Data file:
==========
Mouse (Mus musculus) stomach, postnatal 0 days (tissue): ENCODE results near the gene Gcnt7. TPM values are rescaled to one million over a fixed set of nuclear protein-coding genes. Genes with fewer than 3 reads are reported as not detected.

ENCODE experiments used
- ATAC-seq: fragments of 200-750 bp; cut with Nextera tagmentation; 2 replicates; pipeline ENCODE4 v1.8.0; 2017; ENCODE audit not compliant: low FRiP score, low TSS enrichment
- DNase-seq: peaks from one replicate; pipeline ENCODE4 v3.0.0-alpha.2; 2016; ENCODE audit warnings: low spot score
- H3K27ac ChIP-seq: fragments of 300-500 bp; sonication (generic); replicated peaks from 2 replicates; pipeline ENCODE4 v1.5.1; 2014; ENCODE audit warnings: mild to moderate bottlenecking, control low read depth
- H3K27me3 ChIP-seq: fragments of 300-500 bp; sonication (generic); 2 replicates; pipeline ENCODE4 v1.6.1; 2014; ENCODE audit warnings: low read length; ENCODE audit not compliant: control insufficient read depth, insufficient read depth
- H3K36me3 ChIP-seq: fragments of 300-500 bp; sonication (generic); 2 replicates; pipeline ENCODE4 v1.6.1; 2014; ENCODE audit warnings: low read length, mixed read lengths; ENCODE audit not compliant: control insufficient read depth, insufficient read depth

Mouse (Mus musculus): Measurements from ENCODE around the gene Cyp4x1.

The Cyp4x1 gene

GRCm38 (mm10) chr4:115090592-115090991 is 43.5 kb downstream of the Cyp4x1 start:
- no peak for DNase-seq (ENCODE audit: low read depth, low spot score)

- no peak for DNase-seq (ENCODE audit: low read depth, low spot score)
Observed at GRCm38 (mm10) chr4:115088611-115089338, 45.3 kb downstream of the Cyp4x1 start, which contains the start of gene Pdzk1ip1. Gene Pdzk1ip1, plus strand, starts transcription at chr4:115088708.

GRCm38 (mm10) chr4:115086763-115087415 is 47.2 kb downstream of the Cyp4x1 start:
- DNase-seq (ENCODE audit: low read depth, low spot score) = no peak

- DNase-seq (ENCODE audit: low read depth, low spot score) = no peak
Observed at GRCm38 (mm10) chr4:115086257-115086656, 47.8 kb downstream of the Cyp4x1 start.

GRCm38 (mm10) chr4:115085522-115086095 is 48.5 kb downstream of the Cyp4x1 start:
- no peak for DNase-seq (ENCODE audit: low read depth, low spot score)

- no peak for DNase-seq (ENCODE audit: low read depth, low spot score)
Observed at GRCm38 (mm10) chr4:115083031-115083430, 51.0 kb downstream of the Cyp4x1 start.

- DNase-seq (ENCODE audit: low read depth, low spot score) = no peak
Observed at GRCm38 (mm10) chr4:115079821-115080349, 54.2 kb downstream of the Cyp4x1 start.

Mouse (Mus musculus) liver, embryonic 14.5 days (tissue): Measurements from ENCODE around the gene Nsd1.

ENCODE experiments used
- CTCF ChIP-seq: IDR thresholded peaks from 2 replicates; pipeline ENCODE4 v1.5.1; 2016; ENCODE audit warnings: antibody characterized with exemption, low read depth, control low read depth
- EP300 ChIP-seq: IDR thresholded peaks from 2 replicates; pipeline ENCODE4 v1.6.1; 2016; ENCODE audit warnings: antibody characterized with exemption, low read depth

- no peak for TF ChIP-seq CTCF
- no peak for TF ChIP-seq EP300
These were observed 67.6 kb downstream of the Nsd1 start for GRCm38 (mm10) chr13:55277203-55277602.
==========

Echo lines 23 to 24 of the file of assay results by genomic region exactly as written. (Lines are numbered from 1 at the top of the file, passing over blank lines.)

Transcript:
Observed at GRCm38 (mm10) chr4:115079821-115080349, 54.2 kb downstream of the Cyp4x1 start.

Mouse (Mus musculus) liver, embryonic 14.5 days (tissue): Measurements from ENCODE around the gene Nsd1.